Enjoy an Eco-Tourism Experience in Cox’s Bazar
With an increasing global awareness of the need for individuals to be ecologically responsible, eco-tourism is becoming a popular choice for many holidaymakers. Located about sixteen kilometers from Cox’s Bazar beside Rezu Khal – the crossing between Cox’s Bazar and Enani beach – the Mermaid Eco-Resort is an excellent example of environmentally friendly tourism in the spectacular Chittagong region of Bangladesh.
In keeping with the goal of sustainable living, all the buildings are constructed primarily of bamboo, thatch, wood and mud, with accommodation for up to seventy guests at a time. To ensure the biodiversity of the environment is relatively undisturbed, rooms are built on stilts. Guests will note that the trees and other vegetation, including masses of wild flowers, found at the resort have been there for decades. Moreover, each year the resort sets aside some of its income for the planting of trees. Currently water at the resort is heated by solar energy, with a future goal being to power the resort primarily on alternative energy generated by the sun, water currents and wind. Promoting the concept of sustainable living, the resort uses recycled materials wherever possible, and refuse is composted for organic farming.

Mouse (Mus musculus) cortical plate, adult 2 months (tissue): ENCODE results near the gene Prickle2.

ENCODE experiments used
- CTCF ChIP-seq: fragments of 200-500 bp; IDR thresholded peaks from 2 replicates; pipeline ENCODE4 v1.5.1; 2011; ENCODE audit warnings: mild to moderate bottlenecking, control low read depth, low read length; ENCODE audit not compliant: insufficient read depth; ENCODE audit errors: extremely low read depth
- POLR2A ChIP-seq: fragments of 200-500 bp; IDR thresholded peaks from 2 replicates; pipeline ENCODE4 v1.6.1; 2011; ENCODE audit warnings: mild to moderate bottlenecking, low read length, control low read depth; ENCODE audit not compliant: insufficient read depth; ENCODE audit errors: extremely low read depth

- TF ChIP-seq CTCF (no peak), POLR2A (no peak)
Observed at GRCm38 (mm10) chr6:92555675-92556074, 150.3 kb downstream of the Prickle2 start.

The resort emphasizes the tranquility and purity of nature, and this is reflected in the décor and amenities of all the accommodation options. One-bedroom water bungalows stand on stilts above the lagoon, each with a private veranda and hammock. The one-bedroom villas include a living room with a large sofa for lazing around in, and a view of either the hills and lagoon, or the nearby fishing port. Other choices include two-bedroom villas and one-bedroom studio villas. The Ashram Beach Villas, described as a resort within a resort, feature a private beach and a host of extras for a luxurious experience.
Mermaid Eco-Resort supports local communities with free healthcare clinics on Fridays, while handicrafts made by local women are displayed for sale in the resort’s craft shop. Nearly 80 percent of the staff are from nearby villages, and ecotourism is a welcome career change as many had been making a living from labor-intensive jobs, fishing and illegal deforestation, often to the detriment of the environment. The training provided by the resort has made the staff, and no doubt their families, aware of the importance of conservation and the potential for making a living out of sharing the beauty of Bangladesh with eco-conscious tourists.